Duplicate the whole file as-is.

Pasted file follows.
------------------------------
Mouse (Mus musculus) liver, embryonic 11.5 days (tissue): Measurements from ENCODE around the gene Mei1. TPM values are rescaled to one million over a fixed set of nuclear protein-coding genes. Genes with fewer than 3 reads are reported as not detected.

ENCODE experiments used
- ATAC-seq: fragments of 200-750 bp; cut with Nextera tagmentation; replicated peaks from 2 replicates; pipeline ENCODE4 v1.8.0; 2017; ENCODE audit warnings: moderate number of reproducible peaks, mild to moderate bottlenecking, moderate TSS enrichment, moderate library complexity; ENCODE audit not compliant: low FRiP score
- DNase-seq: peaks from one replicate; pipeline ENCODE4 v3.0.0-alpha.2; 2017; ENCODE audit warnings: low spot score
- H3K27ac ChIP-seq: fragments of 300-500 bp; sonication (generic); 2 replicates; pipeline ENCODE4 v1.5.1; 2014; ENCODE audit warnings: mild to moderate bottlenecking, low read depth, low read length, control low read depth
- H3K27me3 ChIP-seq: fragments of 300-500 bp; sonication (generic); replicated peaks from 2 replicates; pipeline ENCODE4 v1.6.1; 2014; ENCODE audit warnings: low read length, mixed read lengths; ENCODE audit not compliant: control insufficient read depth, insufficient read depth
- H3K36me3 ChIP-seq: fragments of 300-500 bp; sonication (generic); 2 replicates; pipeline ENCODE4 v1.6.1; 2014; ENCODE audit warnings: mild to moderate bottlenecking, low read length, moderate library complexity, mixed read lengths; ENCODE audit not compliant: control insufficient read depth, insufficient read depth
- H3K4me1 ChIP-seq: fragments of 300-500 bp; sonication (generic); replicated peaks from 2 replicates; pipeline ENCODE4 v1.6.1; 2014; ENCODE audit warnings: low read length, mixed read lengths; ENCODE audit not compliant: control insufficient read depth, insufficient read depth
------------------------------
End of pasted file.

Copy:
Mouse (Mus musculus) liver, embryonic 11.5 days (tissue): Measurements from ENCODE around the gene Mei1. TPM values are rescaled to one million over a fixed set of nuclear protein-coding genes. Genes with fewer than 3 reads are reported as not detected.

ENCODE experiments used
- ATAC-seq: fragments of 200-750 bp; cut with Nextera tagmentation; replicated peaks from 2 replicates; pipeline ENCODE4 v1.8.0; 2017; ENCODE audit warnings: moderate number of reproducible peaks, mild to moderate bottlenecking, moderate TSS enrichment, moderate library complexity; ENCODE audit not compliant: low FRiP score
- DNase-seq: peaks from one replicate; pipeline ENCODE4 v3.0.0-alpha.2; 2017; ENCODE audit warnings: low spot score
- H3K27ac ChIP-seq: fragments of 300-500 bp; sonication (generic); 2 replicates; pipeline ENCODE4 v1.5.1; 2014; ENCODE audit warnings: mild to moderate bottlenecking, low read depth, low read length, control low read depth
- H3K27me3 ChIP-seq: fragments of 300-500 bp; sonication (generic); replicated peaks from 2 replicates; pipeline ENCODE4 v1.6.1; 2014; ENCODE audit warnings: low read length, mixed read lengths; ENCODE audit not compliant: control insufficient read depth, insufficient read depth
- H3K36me3 ChIP-seq: fragments of 300-500 bp; sonication (generic); 2 replicates; pipeline ENCODE4 v1.6.1; 2014; ENCODE audit warnings: mild to moderate bottlenecking, low read length, moderate library complexity, mixed read lengths; ENCODE audit not compliant: control insufficient read depth, insufficient read depth
- H3K4me1 ChIP-seq: fragments of 300-500 bp; sonication (generic); replicated peaks from 2 replicates; pipeline ENCODE4 v1.6.1; 2014; ENCODE audit warnings: low read length, mixed read lengths; ENCODE audit not compliant: control insufficient read depth, insufficient read depth